The "pin-up" style photo of a raw chicken lounging seductively ran in Wednesday's food section of the New York Times along with a story on the appeal of crispy, savory chicken skin. Now the animal cruelty prevention organization is aiming their laser-beam target at the old gray lady.
"When I saw it I just couldn't believe that an editor of The New York Times would find it acceptable," PETA's founder and president Ingrid Newkirk told The Atlantic Wire. "It's downright offensive, not just to people who care about animals but almost to everyone. It's a plucked, beheaded, young chicken in a young pose," she said.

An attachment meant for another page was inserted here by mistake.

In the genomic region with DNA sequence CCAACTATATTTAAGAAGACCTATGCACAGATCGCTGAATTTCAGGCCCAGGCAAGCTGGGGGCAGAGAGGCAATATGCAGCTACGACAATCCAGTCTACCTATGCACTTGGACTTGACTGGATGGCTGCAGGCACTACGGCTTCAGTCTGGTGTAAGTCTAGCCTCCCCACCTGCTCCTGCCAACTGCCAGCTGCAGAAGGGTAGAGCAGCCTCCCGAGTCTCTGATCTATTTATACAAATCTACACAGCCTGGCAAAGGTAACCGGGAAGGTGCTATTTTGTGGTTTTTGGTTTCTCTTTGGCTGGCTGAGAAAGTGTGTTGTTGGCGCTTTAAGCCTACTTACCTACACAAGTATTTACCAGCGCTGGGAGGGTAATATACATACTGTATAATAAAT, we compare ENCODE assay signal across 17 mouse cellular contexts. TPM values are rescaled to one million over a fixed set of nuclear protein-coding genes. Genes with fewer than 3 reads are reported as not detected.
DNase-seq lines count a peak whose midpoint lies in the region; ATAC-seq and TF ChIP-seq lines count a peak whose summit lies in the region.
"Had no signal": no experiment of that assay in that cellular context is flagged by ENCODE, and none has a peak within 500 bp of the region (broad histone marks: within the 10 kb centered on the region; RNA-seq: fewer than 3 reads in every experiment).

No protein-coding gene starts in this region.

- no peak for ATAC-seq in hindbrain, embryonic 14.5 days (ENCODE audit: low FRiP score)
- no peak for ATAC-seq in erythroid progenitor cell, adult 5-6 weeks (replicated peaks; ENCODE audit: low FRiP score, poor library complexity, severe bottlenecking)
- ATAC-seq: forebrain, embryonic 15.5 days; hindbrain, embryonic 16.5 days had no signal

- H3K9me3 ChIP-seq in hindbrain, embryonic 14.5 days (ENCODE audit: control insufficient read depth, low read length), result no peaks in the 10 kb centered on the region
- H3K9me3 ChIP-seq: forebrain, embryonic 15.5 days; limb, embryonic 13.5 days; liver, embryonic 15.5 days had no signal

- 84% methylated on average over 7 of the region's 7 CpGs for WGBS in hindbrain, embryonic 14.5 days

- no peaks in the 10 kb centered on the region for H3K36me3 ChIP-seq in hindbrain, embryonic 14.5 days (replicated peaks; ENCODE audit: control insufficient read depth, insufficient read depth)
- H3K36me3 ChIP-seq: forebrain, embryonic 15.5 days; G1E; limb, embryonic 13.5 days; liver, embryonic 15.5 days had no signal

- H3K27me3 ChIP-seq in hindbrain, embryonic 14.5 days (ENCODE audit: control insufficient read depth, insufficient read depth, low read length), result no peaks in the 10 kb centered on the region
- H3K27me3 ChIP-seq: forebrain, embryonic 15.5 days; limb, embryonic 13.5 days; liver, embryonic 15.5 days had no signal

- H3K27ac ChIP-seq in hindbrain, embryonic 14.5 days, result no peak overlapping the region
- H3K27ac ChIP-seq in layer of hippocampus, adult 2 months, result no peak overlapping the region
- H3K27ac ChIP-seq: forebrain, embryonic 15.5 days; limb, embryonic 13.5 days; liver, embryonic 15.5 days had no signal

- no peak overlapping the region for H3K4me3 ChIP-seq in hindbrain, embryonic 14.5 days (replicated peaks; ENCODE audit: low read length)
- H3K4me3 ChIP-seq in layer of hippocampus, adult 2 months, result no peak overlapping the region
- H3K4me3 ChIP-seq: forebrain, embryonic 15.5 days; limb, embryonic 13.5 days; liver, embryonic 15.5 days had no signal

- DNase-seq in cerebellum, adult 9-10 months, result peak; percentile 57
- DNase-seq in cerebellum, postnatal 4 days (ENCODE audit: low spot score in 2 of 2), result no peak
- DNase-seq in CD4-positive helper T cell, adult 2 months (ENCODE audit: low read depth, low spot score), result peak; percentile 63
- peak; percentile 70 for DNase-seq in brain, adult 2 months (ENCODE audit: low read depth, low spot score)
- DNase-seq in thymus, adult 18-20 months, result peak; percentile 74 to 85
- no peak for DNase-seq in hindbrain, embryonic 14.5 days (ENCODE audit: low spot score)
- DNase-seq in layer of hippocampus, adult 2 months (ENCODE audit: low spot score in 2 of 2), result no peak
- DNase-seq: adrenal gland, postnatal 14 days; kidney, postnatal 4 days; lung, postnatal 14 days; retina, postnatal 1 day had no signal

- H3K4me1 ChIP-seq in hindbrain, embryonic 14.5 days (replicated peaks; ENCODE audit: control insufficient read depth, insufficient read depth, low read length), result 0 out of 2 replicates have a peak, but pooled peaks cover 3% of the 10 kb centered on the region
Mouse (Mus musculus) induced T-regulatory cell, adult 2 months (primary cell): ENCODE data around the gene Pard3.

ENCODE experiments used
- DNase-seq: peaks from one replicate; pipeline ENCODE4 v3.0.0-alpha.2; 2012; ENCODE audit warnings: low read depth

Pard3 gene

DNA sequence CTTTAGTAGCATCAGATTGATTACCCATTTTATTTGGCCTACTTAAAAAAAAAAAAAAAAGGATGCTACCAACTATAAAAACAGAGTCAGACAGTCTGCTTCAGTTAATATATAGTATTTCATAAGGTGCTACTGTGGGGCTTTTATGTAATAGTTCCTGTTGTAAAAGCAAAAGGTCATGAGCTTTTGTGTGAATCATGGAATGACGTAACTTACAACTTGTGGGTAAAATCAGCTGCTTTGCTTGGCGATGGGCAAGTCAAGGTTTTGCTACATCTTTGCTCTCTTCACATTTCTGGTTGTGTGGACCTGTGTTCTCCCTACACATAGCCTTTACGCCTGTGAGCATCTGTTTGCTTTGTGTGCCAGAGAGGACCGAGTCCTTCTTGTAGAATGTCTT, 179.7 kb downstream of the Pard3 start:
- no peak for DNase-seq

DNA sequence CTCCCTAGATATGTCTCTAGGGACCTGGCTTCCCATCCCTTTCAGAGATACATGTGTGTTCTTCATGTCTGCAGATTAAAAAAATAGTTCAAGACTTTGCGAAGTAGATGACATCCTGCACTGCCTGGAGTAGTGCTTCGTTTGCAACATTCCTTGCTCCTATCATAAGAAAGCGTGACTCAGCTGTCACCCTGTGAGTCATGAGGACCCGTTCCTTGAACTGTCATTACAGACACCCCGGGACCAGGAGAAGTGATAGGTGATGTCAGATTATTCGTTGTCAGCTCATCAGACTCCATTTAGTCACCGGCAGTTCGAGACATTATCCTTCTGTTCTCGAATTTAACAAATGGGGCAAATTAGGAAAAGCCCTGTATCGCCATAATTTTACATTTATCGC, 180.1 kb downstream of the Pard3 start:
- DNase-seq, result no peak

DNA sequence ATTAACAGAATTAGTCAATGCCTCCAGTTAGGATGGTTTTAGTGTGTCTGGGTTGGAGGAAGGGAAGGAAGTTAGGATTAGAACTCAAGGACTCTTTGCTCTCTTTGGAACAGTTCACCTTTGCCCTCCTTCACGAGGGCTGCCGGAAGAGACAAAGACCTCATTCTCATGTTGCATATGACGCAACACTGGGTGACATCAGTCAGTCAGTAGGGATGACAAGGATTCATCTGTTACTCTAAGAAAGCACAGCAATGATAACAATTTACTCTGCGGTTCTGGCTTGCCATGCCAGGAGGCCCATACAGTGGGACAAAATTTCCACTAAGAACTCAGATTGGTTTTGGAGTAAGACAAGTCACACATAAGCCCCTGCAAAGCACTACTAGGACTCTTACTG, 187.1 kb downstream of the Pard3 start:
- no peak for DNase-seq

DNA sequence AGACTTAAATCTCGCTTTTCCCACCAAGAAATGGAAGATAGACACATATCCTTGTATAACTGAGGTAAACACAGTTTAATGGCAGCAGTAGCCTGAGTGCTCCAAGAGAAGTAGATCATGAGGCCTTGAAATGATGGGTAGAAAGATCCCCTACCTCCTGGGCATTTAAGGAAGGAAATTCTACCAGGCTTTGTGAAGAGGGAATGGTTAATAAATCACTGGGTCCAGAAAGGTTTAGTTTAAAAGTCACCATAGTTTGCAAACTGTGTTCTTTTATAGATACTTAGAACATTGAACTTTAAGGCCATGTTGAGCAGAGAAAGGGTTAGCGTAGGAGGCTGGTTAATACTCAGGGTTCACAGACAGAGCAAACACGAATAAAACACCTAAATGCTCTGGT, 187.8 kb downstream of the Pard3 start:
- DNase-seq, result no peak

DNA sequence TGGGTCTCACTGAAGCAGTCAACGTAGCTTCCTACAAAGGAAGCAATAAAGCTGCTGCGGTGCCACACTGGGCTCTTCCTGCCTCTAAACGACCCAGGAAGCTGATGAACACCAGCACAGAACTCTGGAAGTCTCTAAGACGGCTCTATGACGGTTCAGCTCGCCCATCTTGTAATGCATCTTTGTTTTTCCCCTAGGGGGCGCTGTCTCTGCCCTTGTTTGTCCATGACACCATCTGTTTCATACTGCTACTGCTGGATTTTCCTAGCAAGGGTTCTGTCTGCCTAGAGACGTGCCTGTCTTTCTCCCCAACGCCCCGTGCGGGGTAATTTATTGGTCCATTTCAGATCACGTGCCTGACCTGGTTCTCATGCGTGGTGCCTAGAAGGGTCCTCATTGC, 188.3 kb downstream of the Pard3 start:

Tina Loit, the Times photo editor who commissioned the shoot didn't see it that way. "That chicken had attitude," she said of the model, who was propped into a come-hither position with the help of weights and wire.
The image was intended as a humorous, eye-catching approach to your standard food fetish art. But PETA's Newkirk is calling it necrophilia.
Maybe he's mad that the Times stole a signature PETA move. For years, their print and commercial campaigns have relied on sex, particularly naked women, to attract media attention. Sex has become so synonymous with PETA, they're launching a pornography site linked, inexplicably, to their animal rights message. So what's so bad about a lounging chicken?
If anything, PETA should be thanking the Times. After staring long enough at the photo of this goose-pimpled, cross-legged, headless lady-harlot, I may never eat another chicken again.
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